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LSU hosts ULM with bowl eligibility at stake for both teams

November 18, 2021 GMT
LSU coach Ed Orgeron talks to players, including defensive end Soni Fonua (53), before an NCAA college football game against Arkansas in Baton Rouge, La., Saturday, Nov. 13, 2021. (AP Photo/Matthew Hinton)
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LSU coach Ed Orgeron talks to players, including defensive end Soni Fonua (53), before an NCAA college football game against Arkansas in Baton Rouge, La., Saturday, Nov. 13, 2021. (AP Photo/Matthew Hinton)
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LSU coach Ed Orgeron talks to players, including defensive end Soni Fonua (53), before an NCAA college football game against Arkansas in Baton Rouge, La., Saturday, Nov. 13, 2021. (AP Photo/Matthew Hinton)

BATON ROUGE, La. (AP) — The reeling LSU Tigers are getting a needed break from the grind of their Southeastern Conference schedule.

Having lost three straight and on the brink of elimination from bowl contention, the Tigers (4-6) host Louisiana-Monroe (4-6) of the increasingly formidable Sun Belt Conference on Saturday night.

LSU coach Ed Orgeron, who is stepping down after this season, said he doesn’t sense any quit in his players, who know they need to win their last two regular season games to end a difficult 2021 campaign with a bowl game.

“We play to win the game, ok? That’s important to us,” Orgeron began. “We’re competitive. I want these guys to finish strong and be proud.”

If the Tigers beat ULM, they’ll have a chance to become bowl eligible when they host Texas A&M on Thanksgiving Weekend.

Louisiana-Monroe also still has a chance to become bowl eligible, but faces a rather difficult end to its schedule.

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After visiting LSU, the Warhawks visit cross-state rival Louisiana-Lafayette, which already has won the Sun Belt West Division, will host the conference championship on Dec. 4 and entered this weekend ranked 22nd in the AP Top 25 poll.

This week, the Warhawks are 29 1/2-point underdogs at LSU, according to FanDuel Sportsbook.

“I’ve seen crazier things happen and I’ve been a part of crazy things happening,” said ULM coach Terry Bowden, whose coaching career began his under his father, the late Bobby Bowden, at Florida State in 1982, and who once coached Auburn to an unbeaten season in 1993.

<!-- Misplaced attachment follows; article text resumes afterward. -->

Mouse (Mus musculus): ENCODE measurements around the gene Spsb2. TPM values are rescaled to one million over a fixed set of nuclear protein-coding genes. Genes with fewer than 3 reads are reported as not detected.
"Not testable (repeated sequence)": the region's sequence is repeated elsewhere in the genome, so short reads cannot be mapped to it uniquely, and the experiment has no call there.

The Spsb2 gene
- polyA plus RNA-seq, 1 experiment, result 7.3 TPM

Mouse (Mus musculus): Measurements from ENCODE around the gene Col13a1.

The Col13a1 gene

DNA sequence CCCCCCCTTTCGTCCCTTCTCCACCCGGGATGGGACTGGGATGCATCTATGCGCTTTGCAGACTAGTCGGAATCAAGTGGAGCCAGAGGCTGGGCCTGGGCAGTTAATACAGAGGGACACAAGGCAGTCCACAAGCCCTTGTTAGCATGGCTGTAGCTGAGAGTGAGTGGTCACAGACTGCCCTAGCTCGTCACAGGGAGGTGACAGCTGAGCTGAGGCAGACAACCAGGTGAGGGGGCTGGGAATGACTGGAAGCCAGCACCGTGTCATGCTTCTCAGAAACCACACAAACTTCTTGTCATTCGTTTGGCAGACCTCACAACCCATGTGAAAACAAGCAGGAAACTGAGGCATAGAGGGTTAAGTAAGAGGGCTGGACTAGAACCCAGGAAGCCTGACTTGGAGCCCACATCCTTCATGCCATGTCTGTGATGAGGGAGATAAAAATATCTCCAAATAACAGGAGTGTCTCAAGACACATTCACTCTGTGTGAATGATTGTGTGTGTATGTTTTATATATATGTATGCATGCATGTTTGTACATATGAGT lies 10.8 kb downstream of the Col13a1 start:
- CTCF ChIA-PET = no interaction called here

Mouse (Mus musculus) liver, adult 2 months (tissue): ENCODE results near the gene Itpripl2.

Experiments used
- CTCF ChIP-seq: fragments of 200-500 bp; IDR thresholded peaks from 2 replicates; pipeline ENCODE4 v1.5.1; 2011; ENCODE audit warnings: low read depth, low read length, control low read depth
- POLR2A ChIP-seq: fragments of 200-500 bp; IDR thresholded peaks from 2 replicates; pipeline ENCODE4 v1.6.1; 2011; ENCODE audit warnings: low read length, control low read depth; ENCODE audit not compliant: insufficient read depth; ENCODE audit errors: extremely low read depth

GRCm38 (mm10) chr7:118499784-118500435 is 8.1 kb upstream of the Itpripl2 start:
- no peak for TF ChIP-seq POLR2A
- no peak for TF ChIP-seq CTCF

ULM comes in having dropped three straight, but Bowden is no novice when it comes to motivating players to approach football the way they intend to approach life.

“You lose your job and the bank takes the mortgage of your house and your wife’s run off with somebody else — are you going to fight or will you quit?” Bowden said. “I do know the players will play as hard as they can and they won’t quit.”

QUARTERBACK DECISIONS

Orgeron has decided QB Max Johnson will retain his position as starter after LSU gave freshman Garrett Nussmeier the bulk of snaps in last week’s 16-13 loss to Arkansas.

Nussmeier was 18 of 31 (58.1%) for 179 yards and led early scoring drives that culminated with a field goal and TD pass against Arkansas. But managed only one more scoring drive for a field goal in the second half and threw two interceptions, including one in overtime.

“I don’t feel like Garrett beat Max out,” Orgeron said.

Johnson has completed 59.9% of his passes this season for 2,190 yards, 22 touchdowns and six interceptions. However, his production had dipped in LSU’s previous two losses to Ole Miss and Alabama.

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ULM could play multiple QBs, Bowden said, listing Rhett Rodriguez, Chandler Rogers and Jiya Wright as possibilities.

“We need to have all three of them ready because of (LSU’s) ability to get to a quarterback and get big people on that quarterback,” Bowden said.

POSITION CHANGE

Bowden is eager to see how Malik Jackson handles more work at running back after being moved from his usual slot receiver spot last week and breaking off runs of 53 and 75 yards.

“We found us a running back,” Bowden said of the 5-foot-9, 178-pound Jackson. “We found one of those little pieces to the puzzle that you need to have in a program like this: Guys that can make explosive plays.”

BETTER DEFENSE

LSU has made a drastic improvement on defense since its bye week, holding Alabama to 20 points and Arkansas to just 13 points in regulation.

The new scheme allows first-year defensive coordinator Daronte Jones to blitz often and from a variety of formations, making them less predictable and forcing opposing QBs to make quicker decisions. LSU has blitzed more in its past two games than it had in the previous eight.

“Right now, we’re dictating what they’re going to do by sending pressure,” senior linebacker Micah Baskerville said. “They’ve got to get the ball out fast.”

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